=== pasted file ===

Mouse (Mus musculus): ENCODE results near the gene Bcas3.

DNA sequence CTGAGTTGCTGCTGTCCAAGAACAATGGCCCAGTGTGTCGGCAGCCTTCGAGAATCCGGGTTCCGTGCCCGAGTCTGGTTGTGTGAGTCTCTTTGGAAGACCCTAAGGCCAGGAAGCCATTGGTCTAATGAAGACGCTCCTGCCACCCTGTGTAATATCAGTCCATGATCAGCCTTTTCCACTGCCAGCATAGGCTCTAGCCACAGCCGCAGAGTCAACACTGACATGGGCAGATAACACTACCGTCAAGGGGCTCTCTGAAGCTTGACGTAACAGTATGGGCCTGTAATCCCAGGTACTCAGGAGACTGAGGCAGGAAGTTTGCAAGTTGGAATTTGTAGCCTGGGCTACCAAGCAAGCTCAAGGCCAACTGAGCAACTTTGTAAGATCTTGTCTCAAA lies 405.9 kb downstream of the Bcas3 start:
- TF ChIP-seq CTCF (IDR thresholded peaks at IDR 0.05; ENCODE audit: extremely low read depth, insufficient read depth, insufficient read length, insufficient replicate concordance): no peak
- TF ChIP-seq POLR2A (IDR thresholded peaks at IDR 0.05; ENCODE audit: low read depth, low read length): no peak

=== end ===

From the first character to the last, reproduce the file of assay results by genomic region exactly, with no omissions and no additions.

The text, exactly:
Mouse (Mus musculus): ENCODE results near the gene Bcas3.

DNA sequence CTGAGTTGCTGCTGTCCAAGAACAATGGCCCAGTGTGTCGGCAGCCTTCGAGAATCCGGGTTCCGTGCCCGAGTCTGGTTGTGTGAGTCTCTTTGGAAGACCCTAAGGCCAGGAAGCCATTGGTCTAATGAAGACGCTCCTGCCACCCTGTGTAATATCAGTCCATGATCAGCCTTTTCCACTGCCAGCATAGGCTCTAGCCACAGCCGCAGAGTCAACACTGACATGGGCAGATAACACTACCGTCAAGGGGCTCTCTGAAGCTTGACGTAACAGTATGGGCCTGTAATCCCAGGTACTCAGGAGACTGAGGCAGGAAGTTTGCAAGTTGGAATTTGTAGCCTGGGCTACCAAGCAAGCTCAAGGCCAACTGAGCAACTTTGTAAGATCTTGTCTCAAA lies 405.9 kb downstream of the Bcas3 start:
- TF ChIP-seq CTCF (IDR thresholded peaks at IDR 0.05; ENCODE audit: extremely low read depth, insufficient read depth, insufficient read length, insufficient replicate concordance): no peak
- TF ChIP-seq POLR2A (IDR thresholded peaks at IDR 0.05; ENCODE audit: low read depth, low read length): no peak